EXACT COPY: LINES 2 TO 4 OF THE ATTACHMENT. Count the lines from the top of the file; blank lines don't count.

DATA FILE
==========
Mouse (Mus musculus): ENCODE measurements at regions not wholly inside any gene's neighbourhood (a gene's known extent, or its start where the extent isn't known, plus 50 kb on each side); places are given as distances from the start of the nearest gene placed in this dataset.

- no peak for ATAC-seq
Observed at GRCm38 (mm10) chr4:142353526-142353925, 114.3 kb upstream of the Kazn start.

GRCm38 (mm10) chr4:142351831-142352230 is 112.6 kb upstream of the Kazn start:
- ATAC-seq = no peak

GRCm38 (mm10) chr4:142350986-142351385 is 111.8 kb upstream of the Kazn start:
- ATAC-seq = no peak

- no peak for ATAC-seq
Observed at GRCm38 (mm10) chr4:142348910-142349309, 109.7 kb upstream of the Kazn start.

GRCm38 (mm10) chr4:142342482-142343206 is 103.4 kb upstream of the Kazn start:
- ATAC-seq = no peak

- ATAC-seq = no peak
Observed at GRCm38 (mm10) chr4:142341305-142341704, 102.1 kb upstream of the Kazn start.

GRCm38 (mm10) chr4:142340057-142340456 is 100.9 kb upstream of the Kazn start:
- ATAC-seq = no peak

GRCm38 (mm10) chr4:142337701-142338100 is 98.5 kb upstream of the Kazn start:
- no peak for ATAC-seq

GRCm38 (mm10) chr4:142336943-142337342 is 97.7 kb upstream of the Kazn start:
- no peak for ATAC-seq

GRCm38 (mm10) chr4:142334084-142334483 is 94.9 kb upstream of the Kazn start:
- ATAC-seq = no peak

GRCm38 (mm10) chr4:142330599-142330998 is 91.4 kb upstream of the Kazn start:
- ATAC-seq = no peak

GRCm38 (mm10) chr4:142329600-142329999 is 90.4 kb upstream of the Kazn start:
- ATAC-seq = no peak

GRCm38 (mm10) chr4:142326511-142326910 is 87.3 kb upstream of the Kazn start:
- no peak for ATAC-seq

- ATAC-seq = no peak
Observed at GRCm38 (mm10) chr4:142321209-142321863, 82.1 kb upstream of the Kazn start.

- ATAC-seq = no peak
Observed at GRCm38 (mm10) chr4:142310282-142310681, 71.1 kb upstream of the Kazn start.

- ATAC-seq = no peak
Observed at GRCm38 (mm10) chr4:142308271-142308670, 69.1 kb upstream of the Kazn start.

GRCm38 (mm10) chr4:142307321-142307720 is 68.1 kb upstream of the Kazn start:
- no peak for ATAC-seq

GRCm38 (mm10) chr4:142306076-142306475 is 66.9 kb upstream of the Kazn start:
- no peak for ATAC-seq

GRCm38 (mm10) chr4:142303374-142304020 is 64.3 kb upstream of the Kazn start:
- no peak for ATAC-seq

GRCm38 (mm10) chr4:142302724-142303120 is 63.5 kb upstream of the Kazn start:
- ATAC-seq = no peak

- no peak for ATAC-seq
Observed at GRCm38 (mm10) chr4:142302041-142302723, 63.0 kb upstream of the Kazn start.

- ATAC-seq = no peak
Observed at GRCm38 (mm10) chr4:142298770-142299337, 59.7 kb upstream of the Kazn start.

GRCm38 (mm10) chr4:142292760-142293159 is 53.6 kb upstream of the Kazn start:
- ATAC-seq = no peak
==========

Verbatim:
- no peak for ATAC-seq
Observed at GRCm38 (mm10) chr4:142353526-142353925, 114.3 kb upstream of the Kazn start.

GRCm38 (mm10) chr4:142351831-142352230 is 112.6 kb upstream of the Kazn start: